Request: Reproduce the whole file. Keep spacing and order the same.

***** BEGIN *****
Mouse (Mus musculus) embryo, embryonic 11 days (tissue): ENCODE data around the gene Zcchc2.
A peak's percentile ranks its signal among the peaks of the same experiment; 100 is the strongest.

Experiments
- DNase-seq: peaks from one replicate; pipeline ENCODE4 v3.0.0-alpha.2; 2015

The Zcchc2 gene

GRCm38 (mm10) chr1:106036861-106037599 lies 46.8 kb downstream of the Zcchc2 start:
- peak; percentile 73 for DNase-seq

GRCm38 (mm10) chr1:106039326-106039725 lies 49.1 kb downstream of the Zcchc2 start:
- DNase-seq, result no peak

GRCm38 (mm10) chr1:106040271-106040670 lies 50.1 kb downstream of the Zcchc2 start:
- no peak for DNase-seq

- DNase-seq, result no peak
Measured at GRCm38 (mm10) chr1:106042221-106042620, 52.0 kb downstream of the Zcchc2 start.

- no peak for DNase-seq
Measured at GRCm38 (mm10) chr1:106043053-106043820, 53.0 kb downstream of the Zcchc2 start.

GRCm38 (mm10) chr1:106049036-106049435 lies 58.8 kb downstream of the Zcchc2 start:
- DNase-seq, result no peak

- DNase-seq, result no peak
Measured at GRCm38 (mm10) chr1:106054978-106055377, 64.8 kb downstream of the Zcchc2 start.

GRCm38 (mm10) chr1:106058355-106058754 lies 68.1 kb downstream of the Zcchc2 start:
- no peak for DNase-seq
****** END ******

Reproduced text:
Mouse (Mus musculus) embryo, embryonic 11 days (tissue): ENCODE data around the gene Zcchc2.
A peak's percentile ranks its signal among the peaks of the same experiment; 100 is the strongest.

Experiments
- DNase-seq: peaks from one replicate; pipeline ENCODE4 v3.0.0-alpha.2; 2015

The Zcchc2 gene

GRCm38 (mm10) chr1:106036861-106037599 lies 46.8 kb downstream of the Zcchc2 start:
- peak; percentile 73 for DNase-seq

GRCm38 (mm10) chr1:106039326-106039725 lies 49.1 kb downstream of the Zcchc2 start:
- DNase-seq, result no peak

GRCm38 (mm10) chr1:106040271-106040670 lies 50.1 kb downstream of the Zcchc2 start:
- no peak for DNase-seq

- DNase-seq, result no peak
Measured at GRCm38 (mm10) chr1:106042221-106042620, 52.0 kb downstream of the Zcchc2 start.

- no peak for DNase-seq
Measured at GRCm38 (mm10) chr1:106043053-106043820, 53.0 kb downstream of the Zcchc2 start.

GRCm38 (mm10) chr1:106049036-106049435 lies 58.8 kb downstream of the Zcchc2 start:
- DNase-seq, result no peak

- DNase-seq, result no peak
Measured at GRCm38 (mm10) chr1:106054978-106055377, 64.8 kb downstream of the Zcchc2 start.

GRCm38 (mm10) chr1:106058355-106058754 lies 68.1 kb downstream of the Zcchc2 start:
- no peak for DNase-seq